Review: The Words


The Words

Words are extremely powerful things. They're capable doing so much, and in essence they are such small things. That's what The Words is all about. It's a film inside of a film inside of another film in a kind of set of Russian nesting dolls disguised as a complete film.

More so than the importance of words in this movie is the idea that nothing is as important as your own words. To plagiarize is to outright lie, and it's a mistake that can never be taken back, whether or not things are made right on the surface, they can't ever be right again. The emptiness that plagues a plagiarist drives the most interesting part of a strong script from writer/directors Brian Klugman and Lee Sternthal, backed by some terrific performances.

Author Clay Hammond (Dennis Quaid) is giving a reading of his new novel The Words, about an aspiring novelist named Rory (Bradley Cooper). Rory isn't without talent -- he's got some, he's just not quite where he would need to be in order to be a successful published writer. Halfway given up on his dream, he takes up a job in a publishing firm.

One day, while digging through an old briefcase, Rory discovers a manuscript that houses a great novel. Driven by the need to feel great words course through his hands, he retypes it word for word in hopes of getting inspiration. Those words are discovered and before he has a chance to take notice of what exactly it is he's doing, he's suddenly a world-famous author. One day he is confronted by an old man (Jeremy Irons) who claims to have written the novel, and he can prove it.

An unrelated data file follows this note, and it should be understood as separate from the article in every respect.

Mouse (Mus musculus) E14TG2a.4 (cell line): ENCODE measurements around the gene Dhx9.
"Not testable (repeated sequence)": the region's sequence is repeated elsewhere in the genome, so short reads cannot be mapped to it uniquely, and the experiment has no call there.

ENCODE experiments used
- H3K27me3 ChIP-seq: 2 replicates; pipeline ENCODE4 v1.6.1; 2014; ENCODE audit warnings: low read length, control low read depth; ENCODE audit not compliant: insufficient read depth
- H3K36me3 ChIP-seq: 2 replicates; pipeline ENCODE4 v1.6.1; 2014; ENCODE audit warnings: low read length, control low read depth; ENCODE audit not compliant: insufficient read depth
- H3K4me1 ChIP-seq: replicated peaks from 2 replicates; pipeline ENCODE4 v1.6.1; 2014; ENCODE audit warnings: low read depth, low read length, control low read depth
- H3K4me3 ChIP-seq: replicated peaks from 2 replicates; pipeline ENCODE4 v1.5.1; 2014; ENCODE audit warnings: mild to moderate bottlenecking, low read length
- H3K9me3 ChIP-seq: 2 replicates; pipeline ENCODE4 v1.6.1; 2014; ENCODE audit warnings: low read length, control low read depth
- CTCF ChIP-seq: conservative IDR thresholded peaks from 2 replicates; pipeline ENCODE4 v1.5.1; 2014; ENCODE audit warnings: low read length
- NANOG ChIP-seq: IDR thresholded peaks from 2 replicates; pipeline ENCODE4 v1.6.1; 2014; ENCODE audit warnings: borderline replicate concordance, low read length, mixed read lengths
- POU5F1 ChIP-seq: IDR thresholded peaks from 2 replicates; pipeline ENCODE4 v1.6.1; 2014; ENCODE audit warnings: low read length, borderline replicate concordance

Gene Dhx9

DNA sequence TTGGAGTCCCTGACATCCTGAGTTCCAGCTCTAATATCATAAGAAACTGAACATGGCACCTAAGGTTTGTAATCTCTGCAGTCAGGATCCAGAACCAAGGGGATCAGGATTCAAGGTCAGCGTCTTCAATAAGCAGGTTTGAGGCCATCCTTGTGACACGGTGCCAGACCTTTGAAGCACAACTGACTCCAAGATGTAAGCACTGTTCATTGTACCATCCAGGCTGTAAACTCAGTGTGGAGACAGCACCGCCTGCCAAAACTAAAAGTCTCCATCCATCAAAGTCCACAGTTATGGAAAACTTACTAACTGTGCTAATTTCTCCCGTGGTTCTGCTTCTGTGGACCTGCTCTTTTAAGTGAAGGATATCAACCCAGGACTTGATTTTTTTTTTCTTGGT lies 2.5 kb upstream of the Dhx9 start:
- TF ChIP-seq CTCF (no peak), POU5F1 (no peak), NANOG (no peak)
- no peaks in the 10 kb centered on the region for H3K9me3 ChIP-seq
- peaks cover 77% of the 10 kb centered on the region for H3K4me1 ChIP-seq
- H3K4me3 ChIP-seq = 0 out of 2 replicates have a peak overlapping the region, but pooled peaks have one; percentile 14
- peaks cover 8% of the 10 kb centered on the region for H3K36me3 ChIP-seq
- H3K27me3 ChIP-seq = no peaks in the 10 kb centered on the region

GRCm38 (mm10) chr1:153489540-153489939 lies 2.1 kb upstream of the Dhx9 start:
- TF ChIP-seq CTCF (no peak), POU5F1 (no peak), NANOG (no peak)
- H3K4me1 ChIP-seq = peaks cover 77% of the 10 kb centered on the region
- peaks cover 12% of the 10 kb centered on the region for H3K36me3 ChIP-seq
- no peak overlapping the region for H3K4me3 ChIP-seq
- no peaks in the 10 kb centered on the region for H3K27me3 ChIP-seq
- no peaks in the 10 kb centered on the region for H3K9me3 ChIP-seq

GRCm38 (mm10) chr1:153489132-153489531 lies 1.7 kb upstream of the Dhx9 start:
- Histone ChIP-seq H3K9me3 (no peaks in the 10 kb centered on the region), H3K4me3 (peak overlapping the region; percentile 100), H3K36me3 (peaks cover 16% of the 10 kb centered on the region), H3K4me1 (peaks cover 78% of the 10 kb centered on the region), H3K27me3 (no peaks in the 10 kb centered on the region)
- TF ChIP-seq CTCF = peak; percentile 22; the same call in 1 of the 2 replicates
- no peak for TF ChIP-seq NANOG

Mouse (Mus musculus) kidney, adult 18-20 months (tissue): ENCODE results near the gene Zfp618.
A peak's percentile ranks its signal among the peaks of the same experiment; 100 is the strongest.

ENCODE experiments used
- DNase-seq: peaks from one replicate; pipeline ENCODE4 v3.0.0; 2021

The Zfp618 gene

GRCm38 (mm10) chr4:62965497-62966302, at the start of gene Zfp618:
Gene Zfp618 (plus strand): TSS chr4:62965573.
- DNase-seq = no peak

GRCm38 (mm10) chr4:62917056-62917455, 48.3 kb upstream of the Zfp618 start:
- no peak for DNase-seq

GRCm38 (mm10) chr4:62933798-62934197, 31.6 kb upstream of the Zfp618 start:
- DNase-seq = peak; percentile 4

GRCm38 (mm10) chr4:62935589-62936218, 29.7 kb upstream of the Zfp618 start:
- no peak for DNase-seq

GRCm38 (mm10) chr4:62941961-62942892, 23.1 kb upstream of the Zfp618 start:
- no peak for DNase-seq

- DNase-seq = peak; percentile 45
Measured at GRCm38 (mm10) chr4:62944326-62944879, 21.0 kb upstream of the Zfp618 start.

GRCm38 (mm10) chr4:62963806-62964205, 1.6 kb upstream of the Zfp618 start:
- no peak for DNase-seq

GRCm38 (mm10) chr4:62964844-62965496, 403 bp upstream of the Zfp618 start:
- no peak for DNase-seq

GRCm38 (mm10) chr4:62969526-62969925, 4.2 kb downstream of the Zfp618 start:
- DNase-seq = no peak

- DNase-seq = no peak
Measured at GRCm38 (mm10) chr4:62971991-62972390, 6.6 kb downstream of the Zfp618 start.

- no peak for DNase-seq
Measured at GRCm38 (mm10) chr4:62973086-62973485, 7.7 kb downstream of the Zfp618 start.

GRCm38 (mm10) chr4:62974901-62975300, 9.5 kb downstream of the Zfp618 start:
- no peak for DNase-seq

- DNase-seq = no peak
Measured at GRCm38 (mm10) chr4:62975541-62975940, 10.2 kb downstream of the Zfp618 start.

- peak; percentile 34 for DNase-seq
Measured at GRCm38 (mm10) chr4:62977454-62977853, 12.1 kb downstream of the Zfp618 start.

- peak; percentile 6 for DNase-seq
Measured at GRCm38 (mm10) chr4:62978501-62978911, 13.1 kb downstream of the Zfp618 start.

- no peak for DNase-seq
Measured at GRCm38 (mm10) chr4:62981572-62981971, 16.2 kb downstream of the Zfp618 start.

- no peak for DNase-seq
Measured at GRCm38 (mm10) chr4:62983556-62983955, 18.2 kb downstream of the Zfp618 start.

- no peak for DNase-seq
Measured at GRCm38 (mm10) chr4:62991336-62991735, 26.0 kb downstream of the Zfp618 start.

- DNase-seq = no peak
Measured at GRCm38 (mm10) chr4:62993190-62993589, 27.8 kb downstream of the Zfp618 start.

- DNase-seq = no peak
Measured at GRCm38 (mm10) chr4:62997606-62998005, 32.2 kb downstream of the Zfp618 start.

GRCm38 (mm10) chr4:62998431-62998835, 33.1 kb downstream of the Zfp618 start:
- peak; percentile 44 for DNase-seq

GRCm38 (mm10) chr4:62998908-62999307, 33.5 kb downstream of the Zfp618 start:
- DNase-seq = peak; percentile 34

On the surface, the movie The Words is the story of Clay telling the fictional story of Rory, who within that story is told the true story behind the great novel that he unwittingly but kind of wittingly stole. The brilliance of the movie as a whole is the fact that Rory's story is the least interesting. Sure he's got an amazing wife (Zoe Saldana), and together they honestly have amazing chemistry, but his story never feels complete because as a writer he's never complete.

The old man's story is incredibly touching, and Irons tells it beautifully. As Rory becomes more and more drawn into the story, so does the audience. There's some remarkable storytelling behind the words Irons' character is saying, and amazing as the words are, his performance really sells this portion of the film.

The Words holds tension the way a drama should. You're enthralled when you need to be, anxious when you need to be, happy and laughing when it's appropriate. At 96 minutes it's every bit as long as it needs to be, yet could have benefitted from a little more explanation into Clay Hammond's character. Some of the conversations between he and his lovely female fan  (Olivia Wilde) are ambiguous and although not difficult to interpret, that story feels incomplete.

Despite all of that, The Words has an absolutely brilliant script and the movie will stay with you long after you watch it. If nothing else, the story of the old man and Jeremy Irons' words behind them is worth the price of admission alone.